Documentary: InRealLife

 Gepubliceerd door om 23:56  Film en Boek
Dec 132013
 

InRealLife One of the keynote speakers yesterday was Beeban Kidron Film Director and Co-founder of FILMCLUB in the UK. FILMCLUB provides young people in the UK with the chance to watch, discuss and review a diverse range of films. The aim is to feed their imagination and nurture their social and intellectual development.

Part of the program for yesterday was a screening of “InRealLife“, a documentary by Beeban Kidron about British teenagers and about “exactly what the internet is doing to our children”.

To start with the positive note: the movie led to a lot of discussion. We went out to dinner afterwards and out group talked about it for quite some time. One thing, I think, there consensus about was that this documentary, like so many like it, paint a too one sided / dark picture of both the future of our children and of the effect that the internet has on that future. Personally, I found it particularly annoying that whenever the topic of the big companies like Google and Facebook was touched, the music was as ominous as could possibly be.

That does *not* mean that some of the stories weren’t hart breaking, for example the one about the girl that was coerced (forced) into doing things she normally would not have done to get her smartphone back. But where was the comparison to similar situations in times when teenagers did not have smartphones yet. Do not tell me you for one second believe that in the sixties no girl has been forced by a boy to do things that she did not want to do!
An why stop at just identifying that it happened? Why not ask the boy that realizes that it is a shame that the beautiful girls with a lovely personality that he meets no longer trust boys, what he thinks that adults should do to prevent that?

Joi Ito, one of the few sensible adults in the documentary, says that he would worry if we would have children play with wooden toys until they are 18. And I think he is right.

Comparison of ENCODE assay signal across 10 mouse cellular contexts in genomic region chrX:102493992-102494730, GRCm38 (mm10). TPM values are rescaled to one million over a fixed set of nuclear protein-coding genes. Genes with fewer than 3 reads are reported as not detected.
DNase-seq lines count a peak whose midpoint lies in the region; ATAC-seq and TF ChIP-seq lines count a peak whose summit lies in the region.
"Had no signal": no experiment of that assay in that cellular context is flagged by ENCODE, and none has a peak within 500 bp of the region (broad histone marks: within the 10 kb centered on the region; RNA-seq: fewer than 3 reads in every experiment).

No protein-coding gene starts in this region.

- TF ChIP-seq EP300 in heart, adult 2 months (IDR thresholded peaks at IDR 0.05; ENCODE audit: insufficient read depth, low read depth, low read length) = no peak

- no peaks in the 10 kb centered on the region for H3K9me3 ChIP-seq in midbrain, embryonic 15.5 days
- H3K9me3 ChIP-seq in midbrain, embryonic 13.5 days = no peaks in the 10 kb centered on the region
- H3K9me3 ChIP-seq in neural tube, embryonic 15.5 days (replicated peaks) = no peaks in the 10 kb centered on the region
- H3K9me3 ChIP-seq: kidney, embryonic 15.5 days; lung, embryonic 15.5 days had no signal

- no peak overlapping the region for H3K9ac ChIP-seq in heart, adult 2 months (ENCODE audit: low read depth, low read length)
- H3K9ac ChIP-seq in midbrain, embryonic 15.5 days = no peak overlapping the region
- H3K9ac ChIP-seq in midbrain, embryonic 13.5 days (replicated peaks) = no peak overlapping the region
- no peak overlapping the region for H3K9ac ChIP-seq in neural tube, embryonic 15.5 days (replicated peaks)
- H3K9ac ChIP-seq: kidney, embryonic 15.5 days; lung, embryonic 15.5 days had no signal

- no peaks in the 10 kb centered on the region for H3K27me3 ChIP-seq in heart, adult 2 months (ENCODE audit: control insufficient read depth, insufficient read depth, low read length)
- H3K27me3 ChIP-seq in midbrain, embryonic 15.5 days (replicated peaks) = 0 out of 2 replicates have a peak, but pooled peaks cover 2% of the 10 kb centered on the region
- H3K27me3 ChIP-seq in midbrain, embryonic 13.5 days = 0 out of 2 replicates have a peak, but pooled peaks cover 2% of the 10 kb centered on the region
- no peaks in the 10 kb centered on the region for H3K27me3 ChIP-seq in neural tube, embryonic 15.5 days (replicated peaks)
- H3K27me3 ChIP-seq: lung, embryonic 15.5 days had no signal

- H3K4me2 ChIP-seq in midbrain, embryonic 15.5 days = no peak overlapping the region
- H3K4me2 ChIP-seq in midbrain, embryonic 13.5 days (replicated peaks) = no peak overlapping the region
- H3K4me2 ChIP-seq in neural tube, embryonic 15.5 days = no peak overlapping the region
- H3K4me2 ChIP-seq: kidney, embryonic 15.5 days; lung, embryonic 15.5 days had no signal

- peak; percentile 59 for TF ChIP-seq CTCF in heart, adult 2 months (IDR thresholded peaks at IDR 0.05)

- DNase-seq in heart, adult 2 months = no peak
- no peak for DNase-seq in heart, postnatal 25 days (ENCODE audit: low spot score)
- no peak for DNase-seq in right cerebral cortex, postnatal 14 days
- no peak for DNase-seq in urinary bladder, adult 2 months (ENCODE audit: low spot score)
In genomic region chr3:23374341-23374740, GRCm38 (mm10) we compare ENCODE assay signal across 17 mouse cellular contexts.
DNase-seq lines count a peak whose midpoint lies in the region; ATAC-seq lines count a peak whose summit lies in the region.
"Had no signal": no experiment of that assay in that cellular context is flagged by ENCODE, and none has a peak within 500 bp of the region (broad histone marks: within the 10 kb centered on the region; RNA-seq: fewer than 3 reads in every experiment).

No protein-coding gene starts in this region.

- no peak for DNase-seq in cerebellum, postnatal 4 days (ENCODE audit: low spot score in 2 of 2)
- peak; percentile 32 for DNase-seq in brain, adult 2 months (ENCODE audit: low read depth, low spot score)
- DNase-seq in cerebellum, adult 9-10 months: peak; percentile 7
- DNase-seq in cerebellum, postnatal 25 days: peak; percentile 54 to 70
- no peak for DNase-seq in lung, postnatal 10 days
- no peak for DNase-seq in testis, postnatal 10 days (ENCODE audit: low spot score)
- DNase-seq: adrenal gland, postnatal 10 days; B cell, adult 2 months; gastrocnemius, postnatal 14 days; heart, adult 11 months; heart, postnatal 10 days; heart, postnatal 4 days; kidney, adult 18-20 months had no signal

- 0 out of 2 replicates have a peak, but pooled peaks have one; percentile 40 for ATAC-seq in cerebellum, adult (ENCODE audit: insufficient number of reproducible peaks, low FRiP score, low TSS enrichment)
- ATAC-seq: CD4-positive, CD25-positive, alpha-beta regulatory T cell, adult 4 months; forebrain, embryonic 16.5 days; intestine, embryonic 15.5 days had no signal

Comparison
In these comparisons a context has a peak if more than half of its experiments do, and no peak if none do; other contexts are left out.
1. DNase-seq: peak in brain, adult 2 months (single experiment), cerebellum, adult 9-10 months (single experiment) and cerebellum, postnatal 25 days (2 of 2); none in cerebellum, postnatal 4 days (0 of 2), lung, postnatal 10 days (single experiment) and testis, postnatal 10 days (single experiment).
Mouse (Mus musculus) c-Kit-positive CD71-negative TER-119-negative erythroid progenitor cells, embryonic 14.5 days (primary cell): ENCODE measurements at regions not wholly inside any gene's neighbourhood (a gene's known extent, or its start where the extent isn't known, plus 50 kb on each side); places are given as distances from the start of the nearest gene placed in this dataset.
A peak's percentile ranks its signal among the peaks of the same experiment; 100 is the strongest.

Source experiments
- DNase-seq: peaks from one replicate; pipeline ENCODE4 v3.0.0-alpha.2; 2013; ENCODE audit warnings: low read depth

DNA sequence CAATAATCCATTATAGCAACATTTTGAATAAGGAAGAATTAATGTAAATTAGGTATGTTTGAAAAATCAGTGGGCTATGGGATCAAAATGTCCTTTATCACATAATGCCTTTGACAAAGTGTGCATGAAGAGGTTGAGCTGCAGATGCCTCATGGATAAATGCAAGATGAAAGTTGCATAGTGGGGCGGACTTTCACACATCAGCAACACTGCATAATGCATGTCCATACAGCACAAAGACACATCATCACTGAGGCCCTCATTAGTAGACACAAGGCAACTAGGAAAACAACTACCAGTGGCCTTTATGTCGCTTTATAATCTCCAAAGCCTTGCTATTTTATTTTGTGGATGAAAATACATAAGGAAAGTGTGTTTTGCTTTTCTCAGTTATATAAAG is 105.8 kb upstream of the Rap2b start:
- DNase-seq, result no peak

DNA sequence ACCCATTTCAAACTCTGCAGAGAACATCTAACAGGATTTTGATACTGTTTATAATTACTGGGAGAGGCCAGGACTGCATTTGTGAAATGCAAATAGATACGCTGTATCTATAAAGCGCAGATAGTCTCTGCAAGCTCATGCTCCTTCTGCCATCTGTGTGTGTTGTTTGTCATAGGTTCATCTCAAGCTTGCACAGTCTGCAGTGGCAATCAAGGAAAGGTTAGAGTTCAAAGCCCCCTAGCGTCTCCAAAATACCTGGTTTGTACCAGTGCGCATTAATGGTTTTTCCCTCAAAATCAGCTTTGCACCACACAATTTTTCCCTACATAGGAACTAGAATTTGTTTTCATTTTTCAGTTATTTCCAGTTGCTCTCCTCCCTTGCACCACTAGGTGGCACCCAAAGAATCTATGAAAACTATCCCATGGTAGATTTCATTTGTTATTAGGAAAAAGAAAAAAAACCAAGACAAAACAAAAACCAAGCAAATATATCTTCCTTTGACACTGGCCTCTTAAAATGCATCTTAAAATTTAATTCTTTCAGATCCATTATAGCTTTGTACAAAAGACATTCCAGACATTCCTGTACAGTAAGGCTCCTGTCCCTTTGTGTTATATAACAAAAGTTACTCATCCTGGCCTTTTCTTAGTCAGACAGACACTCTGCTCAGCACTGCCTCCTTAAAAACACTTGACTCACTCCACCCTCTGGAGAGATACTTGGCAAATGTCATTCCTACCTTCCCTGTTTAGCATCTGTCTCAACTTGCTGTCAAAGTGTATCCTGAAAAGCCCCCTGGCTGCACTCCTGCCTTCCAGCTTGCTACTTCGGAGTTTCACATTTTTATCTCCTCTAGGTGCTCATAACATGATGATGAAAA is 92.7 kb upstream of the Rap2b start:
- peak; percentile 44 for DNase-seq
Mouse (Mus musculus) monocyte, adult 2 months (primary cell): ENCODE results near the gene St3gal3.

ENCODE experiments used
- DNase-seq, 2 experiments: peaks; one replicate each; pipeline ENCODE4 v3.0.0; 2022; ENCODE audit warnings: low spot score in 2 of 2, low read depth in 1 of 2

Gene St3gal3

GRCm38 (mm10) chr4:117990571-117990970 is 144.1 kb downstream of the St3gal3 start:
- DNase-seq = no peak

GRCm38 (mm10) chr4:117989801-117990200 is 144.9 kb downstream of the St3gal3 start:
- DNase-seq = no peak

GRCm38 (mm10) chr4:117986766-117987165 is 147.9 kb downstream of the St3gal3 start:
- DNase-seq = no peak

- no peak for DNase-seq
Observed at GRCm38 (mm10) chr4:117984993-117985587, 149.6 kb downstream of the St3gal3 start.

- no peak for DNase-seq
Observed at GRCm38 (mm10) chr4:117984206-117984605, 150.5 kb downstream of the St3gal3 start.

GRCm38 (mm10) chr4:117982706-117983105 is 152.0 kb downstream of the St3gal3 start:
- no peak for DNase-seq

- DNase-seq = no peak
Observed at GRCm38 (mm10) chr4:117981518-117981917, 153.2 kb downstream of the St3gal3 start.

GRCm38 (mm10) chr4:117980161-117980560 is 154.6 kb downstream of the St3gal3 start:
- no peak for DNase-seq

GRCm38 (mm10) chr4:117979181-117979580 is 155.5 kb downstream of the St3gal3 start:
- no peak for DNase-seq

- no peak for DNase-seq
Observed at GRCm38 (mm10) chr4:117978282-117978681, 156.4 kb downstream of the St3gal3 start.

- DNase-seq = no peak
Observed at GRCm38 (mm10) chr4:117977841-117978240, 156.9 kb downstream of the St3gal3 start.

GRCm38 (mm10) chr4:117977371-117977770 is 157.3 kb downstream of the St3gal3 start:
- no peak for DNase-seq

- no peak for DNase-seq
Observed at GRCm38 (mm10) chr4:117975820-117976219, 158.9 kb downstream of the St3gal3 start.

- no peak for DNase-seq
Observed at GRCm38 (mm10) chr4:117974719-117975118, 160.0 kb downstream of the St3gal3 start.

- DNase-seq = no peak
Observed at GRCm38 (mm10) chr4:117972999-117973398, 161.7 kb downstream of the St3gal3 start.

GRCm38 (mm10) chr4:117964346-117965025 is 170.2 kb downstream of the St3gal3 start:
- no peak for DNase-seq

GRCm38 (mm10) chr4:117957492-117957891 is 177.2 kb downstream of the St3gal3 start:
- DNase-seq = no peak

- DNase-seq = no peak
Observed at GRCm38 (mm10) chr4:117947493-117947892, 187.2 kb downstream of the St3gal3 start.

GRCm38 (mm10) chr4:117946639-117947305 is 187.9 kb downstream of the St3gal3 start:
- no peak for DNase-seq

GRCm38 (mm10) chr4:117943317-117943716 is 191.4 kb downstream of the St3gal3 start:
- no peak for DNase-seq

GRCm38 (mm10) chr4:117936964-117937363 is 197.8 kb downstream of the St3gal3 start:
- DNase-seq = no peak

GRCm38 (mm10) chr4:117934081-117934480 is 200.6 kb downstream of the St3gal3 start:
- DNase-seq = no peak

And just because a boy (aged 14) tragically takes his own live because he was being bullied online, does not mean the same would not have happened without the internet.

An why is it left up to us to decide whether we think that it is great or weird that a young boy, who is in love with another boy, has a platonic, online relationship with that boy for a couple of months before they finally meet (and rub phones)? Imagine what the life of that boy would have been without the internet? Living in a small town where nothing ever happens. Without means to safely, securely discover his feelings for this other boy like he was now able to do thanks to all those online media.

A wise / smart filmmaker would say that he/she was only observing, not judging. But given all the other warnings and FUD, that is a position that cannot be held.
An because of that imbalance in the documentary my general feeling about it was that it must have felt the same when adults were worried about the moves made by Elvis. They too thought is was something their children should be protected from.

“Our youth now love luxury. They have bad manners, contempt for authority; they show disrespect for their elders and love chatter in place of exercise; they no longer rise when elders enter the room; they contradict their parents, chatter before company; gobble up their food and tyrannize their teachers.”
― Socrates

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